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John's Good News

Luke 3:7-18
"So with many other exhortations, he proclaimed the good news to the people." Thus Luke ends the story of John the Baptizer's introduction of Jesus to the people of Israel. At first reading, it's pretty difficult to find the good news in John' e words. He called the people who came to hear him snakes in the grass who were only coming out to hear him in order to save their skins. What do you think the church council would say at our next meeting if that's what I said in the sermon today? I doubt they'd call it good news, or even good preaching.
So it takes another reading to find the good news that Luke saw, and hear it as good news for us also. When we do, we discover JOHN'S GOOD NEWS and it's:
--the good news of self-discipline --the good news of God's caring --the good news of future hope
1. John preaches the good news of self-discipline. His sermon is about repentance, and he criticizes people who requested the baptism of repentance over and over again like a meaningless ritual without true repentance in their lives. Repentance in the Bible means turning away from sin and back to God; it means changing behavior. The people Hear his words and realize their error, and ask: "what then should we do?"
And John tells them, "be disciplined". Have self-discipline. You tax collectors better quit extorting more than the rightful amount. You soldiers who accompany the tax collectors, quit extorting protection money. You affluent, give up one of your coats to someone who has none. In short, it is a message to the people of God to live lives that were self-disciplined in every way.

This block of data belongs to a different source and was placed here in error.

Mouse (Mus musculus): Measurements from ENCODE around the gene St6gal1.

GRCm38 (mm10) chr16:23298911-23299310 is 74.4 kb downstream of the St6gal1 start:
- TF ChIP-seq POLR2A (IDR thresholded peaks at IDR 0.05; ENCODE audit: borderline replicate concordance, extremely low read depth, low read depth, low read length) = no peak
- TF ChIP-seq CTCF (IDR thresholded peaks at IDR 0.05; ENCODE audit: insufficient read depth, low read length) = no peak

We hear a lot about self-discipline today. We know how we ought to eat and exercise and take care of ourselves. Many of us take those words seriously, and discipline ourselves in our daily living with exercise and right eating.
Yet how many of us express that same self-discipline in our faith lives? How many hands would go up if I asked "who read" the Bible every day?" How many of us pray every day, and pray for more than our own concerns? How many of us really work at our Bible Studies or Sunday School lessons or confirmation assignments... or do we just slide by? John calls for self-discipline in the lives of all believers.
The good news is, that we feel better and are healthier when we are self-disciplined. I've got one of those Nordic Trade in the basement, and when fall turns to winter, and it e dark and cold and icy outside, I give up my walks with the dog, and climb on the Nordic Trak. Let me tell you I HATE getting up in the morning and going to the basement and getting on that Nordic Trak. Yet the reality is, the good news is, I feel much better when I do, and my day goes better too.
Spiritually, too, we feel better when we discipline our lives, and our lives somehow go a little better when we live the way God asks, live in God's word and in God's way and God's love.
2) The second point is that John preaches the good news of God's caring. We wouldn't be hearing these words of John the Baptizer calling the people of Israel to repentance if we had a God who didn't care.
Those of you who are or have been parents know about caring; you know about calling your child to change direction. You know about calling that child in from playing near a busy street or too close to the farm machinery. If you didn't care, you wouldn't call. Likewise our God cares about us, and calls us to live within his way and his will, not for HIS benefit, but for ours.
One of the most misunderstood and misused gifts of God is the Ten Commandments. Nearly everyone associates the 10 commandments as God's great "NO!" They have a negative connotation and thus we have a negative attitude about them. Some even feel the commandments were given so that believers wouldn't have fun in life.